I fell in love with the title and cover of this book, and the pre-pub blurb appealed. A woman, a wanderer by nature, treks to Greenland to locate the last flock of Arctic terns and track their final migration from the Arctic to the Antarctic. Sounds good, huh?
It is. Migrations by Charlotte McConaghy is brilliantly conceived and beautifully written. The protagonist, Franny Stone, is a troubled young woman, a haunted soul with a harrowing past, grounded only by her life of wildlife in general and birds in particular.
How not to feel for her? Her family is an enigma, even while her love for her husband, a fellow ornithologist, is poignantly drawn.
There is a futuristic element to this book. Though to judge from the state of technology, the story takes place roughly in our time, the author creates a world in which the majority of wildlife has gone extinct. Climate change is an evil here, as is human avarice.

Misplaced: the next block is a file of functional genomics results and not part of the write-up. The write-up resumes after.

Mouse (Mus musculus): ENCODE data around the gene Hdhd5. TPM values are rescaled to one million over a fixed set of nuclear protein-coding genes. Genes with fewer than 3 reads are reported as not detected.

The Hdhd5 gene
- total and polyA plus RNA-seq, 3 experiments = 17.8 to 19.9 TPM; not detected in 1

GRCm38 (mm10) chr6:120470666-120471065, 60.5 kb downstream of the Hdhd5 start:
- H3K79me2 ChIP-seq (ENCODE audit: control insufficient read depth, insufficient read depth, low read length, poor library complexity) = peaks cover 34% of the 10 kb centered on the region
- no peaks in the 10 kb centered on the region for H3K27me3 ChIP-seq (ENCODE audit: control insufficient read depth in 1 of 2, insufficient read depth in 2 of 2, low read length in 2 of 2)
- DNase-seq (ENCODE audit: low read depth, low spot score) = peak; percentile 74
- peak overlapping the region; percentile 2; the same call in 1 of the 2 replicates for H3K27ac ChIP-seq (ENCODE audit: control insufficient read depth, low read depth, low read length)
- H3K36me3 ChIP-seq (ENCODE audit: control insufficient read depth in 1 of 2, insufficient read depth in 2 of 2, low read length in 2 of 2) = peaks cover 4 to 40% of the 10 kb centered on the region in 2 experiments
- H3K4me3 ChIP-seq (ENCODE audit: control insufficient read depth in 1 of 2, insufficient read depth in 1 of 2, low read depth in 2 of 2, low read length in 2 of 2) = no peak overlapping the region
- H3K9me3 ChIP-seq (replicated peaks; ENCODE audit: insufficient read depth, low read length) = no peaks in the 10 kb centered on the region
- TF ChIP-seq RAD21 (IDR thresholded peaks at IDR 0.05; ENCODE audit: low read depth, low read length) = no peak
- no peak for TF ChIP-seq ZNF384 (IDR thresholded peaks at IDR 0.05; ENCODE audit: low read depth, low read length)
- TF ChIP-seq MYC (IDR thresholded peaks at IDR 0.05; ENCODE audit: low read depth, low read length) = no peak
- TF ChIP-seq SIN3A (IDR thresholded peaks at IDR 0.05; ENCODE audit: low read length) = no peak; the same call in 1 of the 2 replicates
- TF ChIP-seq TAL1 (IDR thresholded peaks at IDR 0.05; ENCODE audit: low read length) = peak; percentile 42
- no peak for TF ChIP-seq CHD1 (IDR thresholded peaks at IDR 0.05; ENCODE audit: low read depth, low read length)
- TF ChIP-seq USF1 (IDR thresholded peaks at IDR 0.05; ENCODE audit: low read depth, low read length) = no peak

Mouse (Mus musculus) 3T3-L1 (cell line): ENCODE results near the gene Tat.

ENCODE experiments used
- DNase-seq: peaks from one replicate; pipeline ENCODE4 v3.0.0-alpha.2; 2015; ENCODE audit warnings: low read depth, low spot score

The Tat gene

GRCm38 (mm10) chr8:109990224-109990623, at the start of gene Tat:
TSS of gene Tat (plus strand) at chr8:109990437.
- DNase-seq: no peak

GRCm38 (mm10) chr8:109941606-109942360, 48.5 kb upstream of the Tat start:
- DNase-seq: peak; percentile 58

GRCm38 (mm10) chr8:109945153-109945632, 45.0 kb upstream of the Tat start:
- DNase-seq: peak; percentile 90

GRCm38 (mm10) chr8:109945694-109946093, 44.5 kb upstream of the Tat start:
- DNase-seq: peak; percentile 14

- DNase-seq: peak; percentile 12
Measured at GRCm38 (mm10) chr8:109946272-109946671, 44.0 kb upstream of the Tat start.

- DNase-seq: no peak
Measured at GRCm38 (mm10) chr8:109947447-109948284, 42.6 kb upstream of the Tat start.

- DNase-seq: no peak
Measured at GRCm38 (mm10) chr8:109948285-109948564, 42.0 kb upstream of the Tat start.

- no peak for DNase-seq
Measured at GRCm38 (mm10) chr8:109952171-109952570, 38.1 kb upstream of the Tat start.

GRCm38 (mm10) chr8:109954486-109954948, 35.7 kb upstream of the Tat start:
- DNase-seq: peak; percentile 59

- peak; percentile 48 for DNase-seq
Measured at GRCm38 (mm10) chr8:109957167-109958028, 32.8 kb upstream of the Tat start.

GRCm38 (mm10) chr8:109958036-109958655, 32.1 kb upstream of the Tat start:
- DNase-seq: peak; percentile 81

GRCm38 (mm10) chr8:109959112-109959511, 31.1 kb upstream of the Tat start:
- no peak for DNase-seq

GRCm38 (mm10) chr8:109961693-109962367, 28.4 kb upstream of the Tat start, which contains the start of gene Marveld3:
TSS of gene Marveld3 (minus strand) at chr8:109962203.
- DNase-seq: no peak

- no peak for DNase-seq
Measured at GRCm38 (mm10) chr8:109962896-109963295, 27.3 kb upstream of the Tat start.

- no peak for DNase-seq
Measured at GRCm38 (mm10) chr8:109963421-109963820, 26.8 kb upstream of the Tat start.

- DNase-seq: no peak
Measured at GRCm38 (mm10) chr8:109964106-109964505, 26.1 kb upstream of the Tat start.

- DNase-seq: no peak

Buy into that, and you’re good to go.
Migrations is breathtaking. The prose is as vivid as both landscape and seascape. The characters are flawed but sympathetic and real, and while I didn’t identify with their lives, I liked them enough to truly care.
If you have problems with non-linear plots, beware. The action goes back and forth in time, revealing the characters’ pasts little by little. Often this is difficult with an audiobook, where you can’t as easily flip back and forth to get your bearings. Still, I followed the story well. The audiobook reader is excellent.
Theme-wise, Migrations is a story of the search for self, the search for where we come from, and where we’re going. It is the story of a blinding passion that, like birds during migration, drives us on, day after day. It is bleak at times, victorious at others – but well worth experiencing, start to finish.
Days now after finishing the book, I still hear Franny’s voice, see the vast expanse of her world, and mourn the loss of animal life that we humans have caused.